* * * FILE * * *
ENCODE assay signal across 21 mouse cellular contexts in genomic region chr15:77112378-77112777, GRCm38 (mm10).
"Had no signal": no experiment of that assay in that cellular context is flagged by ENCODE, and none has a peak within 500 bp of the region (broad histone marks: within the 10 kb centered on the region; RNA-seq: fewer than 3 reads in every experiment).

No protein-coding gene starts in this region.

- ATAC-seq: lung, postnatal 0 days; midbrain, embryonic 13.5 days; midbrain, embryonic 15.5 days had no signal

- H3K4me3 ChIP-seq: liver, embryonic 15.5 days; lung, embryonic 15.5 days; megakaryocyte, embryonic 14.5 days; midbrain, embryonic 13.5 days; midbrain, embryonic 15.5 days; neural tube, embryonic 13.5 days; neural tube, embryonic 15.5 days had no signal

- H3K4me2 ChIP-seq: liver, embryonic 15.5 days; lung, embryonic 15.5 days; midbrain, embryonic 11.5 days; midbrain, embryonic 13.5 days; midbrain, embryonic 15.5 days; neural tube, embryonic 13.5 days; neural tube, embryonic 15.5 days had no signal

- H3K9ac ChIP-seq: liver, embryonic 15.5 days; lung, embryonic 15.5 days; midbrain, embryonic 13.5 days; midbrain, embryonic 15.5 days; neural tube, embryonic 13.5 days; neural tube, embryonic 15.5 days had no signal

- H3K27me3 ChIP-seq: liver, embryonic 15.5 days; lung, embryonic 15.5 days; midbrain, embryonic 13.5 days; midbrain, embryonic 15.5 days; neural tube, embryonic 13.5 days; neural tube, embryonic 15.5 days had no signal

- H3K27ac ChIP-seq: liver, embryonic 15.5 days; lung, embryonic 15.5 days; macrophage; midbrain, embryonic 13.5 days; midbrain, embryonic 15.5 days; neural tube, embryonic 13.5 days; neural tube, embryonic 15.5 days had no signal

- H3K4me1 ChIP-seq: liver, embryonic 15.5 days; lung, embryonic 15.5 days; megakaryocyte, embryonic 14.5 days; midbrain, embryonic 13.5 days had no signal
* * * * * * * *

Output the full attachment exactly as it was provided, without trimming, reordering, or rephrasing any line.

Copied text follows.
ENCODE assay signal across 21 mouse cellular contexts in genomic region chr15:77112378-77112777, GRCm38 (mm10).
"Had no signal": no experiment of that assay in that cellular context is flagged by ENCODE, and none has a peak within 500 bp of the region (broad histone marks: within the 10 kb centered on the region; RNA-seq: fewer than 3 reads in every experiment).

No protein-coding gene starts in this region.

- ATAC-seq: lung, postnatal 0 days; midbrain, embryonic 13.5 days; midbrain, embryonic 15.5 days had no signal

- H3K4me3 ChIP-seq: liver, embryonic 15.5 days; lung, embryonic 15.5 days; megakaryocyte, embryonic 14.5 days; midbrain, embryonic 13.5 days; midbrain, embryonic 15.5 days; neural tube, embryonic 13.5 days; neural tube, embryonic 15.5 days had no signal

- H3K4me2 ChIP-seq: liver, embryonic 15.5 days; lung, embryonic 15.5 days; midbrain, embryonic 11.5 days; midbrain, embryonic 13.5 days; midbrain, embryonic 15.5 days; neural tube, embryonic 13.5 days; neural tube, embryonic 15.5 days had no signal

- H3K9ac ChIP-seq: liver, embryonic 15.5 days; lung, embryonic 15.5 days; midbrain, embryonic 13.5 days; midbrain, embryonic 15.5 days; neural tube, embryonic 13.5 days; neural tube, embryonic 15.5 days had no signal

- H3K27me3 ChIP-seq: liver, embryonic 15.5 days; lung, embryonic 15.5 days; midbrain, embryonic 13.5 days; midbrain, embryonic 15.5 days; neural tube, embryonic 13.5 days; neural tube, embryonic 15.5 days had no signal

- H3K27ac ChIP-seq: liver, embryonic 15.5 days; lung, embryonic 15.5 days; macrophage; midbrain, embryonic 13.5 days; midbrain, embryonic 15.5 days; neural tube, embryonic 13.5 days; neural tube, embryonic 15.5 days had no signal

- H3K4me1 ChIP-seq: liver, embryonic 15.5 days; lung, embryonic 15.5 days; megakaryocyte, embryonic 14.5 days; midbrain, embryonic 13.5 days had no signal